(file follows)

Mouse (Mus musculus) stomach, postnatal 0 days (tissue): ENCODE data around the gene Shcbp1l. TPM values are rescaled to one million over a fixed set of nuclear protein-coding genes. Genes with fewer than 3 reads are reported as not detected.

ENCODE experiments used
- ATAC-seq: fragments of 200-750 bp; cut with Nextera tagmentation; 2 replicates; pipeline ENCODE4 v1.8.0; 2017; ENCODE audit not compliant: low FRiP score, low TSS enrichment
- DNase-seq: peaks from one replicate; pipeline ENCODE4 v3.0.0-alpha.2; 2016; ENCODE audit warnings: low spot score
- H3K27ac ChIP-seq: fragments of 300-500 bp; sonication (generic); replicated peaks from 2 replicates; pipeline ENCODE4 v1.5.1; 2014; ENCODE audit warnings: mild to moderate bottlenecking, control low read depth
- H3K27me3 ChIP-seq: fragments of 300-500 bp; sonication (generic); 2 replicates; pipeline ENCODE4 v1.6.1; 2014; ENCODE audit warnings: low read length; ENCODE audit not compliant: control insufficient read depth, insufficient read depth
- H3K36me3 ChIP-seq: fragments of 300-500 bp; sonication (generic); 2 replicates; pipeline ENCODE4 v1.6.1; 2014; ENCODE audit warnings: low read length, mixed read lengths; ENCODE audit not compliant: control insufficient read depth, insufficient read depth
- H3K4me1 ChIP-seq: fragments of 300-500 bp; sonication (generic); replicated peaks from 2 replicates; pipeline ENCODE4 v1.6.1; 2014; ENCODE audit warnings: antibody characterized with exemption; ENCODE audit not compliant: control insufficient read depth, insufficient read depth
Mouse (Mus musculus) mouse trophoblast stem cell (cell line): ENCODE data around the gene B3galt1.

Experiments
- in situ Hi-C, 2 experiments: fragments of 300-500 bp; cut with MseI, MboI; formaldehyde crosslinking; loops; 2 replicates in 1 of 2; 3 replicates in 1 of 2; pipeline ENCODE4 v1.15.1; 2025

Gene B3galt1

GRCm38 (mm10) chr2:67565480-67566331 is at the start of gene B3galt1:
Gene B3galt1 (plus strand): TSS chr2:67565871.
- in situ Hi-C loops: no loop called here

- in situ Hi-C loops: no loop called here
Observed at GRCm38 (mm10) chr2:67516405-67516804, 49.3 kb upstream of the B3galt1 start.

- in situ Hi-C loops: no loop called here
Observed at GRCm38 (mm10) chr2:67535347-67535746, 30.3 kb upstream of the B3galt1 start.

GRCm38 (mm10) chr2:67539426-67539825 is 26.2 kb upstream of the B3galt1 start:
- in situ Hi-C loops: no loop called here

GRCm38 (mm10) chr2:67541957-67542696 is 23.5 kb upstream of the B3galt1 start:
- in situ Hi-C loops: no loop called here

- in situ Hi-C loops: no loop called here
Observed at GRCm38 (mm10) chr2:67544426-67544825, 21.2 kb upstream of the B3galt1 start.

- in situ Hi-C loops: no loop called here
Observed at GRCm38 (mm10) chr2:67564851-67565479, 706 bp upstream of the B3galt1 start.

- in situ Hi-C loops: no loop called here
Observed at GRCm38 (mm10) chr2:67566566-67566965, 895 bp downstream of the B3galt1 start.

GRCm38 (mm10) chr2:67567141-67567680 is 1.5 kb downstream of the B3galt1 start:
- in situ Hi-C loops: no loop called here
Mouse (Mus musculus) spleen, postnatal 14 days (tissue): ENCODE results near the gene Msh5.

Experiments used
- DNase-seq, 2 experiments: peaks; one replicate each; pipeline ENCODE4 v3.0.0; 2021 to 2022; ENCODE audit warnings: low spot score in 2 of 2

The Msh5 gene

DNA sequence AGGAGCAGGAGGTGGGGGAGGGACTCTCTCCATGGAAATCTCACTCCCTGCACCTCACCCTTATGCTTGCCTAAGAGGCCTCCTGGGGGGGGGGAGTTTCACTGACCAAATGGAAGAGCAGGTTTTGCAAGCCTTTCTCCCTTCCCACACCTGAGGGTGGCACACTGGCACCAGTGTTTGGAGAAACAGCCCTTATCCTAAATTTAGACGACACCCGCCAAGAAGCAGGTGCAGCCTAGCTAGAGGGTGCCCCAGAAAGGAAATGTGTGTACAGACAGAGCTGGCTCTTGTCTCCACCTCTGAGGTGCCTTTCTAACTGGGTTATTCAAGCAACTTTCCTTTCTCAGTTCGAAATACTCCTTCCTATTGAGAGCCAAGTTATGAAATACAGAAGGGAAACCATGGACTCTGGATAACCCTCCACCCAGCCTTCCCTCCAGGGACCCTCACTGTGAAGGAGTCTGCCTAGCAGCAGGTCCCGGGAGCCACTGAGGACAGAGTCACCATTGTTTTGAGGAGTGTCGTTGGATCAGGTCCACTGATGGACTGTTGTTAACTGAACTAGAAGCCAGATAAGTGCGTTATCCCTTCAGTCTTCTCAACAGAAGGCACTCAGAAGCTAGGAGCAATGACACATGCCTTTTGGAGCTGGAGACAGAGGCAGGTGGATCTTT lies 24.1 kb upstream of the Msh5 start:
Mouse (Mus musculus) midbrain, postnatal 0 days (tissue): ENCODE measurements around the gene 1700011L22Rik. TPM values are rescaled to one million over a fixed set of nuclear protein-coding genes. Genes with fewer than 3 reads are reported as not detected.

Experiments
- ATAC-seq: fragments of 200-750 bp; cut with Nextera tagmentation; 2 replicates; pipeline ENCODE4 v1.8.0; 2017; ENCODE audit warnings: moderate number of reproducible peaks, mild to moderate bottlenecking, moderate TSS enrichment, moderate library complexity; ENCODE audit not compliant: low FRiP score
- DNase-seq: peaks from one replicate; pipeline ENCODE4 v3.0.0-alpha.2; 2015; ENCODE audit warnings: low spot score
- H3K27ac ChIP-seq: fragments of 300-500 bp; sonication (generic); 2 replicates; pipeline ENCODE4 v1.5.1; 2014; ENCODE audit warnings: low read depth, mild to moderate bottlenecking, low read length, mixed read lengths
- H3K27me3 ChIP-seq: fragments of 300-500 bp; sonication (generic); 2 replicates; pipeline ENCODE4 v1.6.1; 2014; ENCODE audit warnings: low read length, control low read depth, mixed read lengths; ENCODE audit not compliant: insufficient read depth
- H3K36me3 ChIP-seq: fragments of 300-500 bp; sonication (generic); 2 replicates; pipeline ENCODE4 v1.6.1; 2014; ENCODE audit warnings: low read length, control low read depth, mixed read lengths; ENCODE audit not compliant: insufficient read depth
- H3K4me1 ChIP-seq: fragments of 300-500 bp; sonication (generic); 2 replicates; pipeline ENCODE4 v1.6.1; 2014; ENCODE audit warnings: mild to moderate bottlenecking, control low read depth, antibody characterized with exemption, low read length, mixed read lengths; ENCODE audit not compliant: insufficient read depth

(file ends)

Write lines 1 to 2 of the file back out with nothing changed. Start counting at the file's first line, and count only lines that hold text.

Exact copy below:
Mouse (Mus musculus) stomach, postnatal 0 days (tissue): ENCODE data around the gene Shcbp1l. TPM values are rescaled to one million over a fixed set of nuclear protein-coding genes. Genes with fewer than 3 reads are reported as not detected.

ENCODE experiments used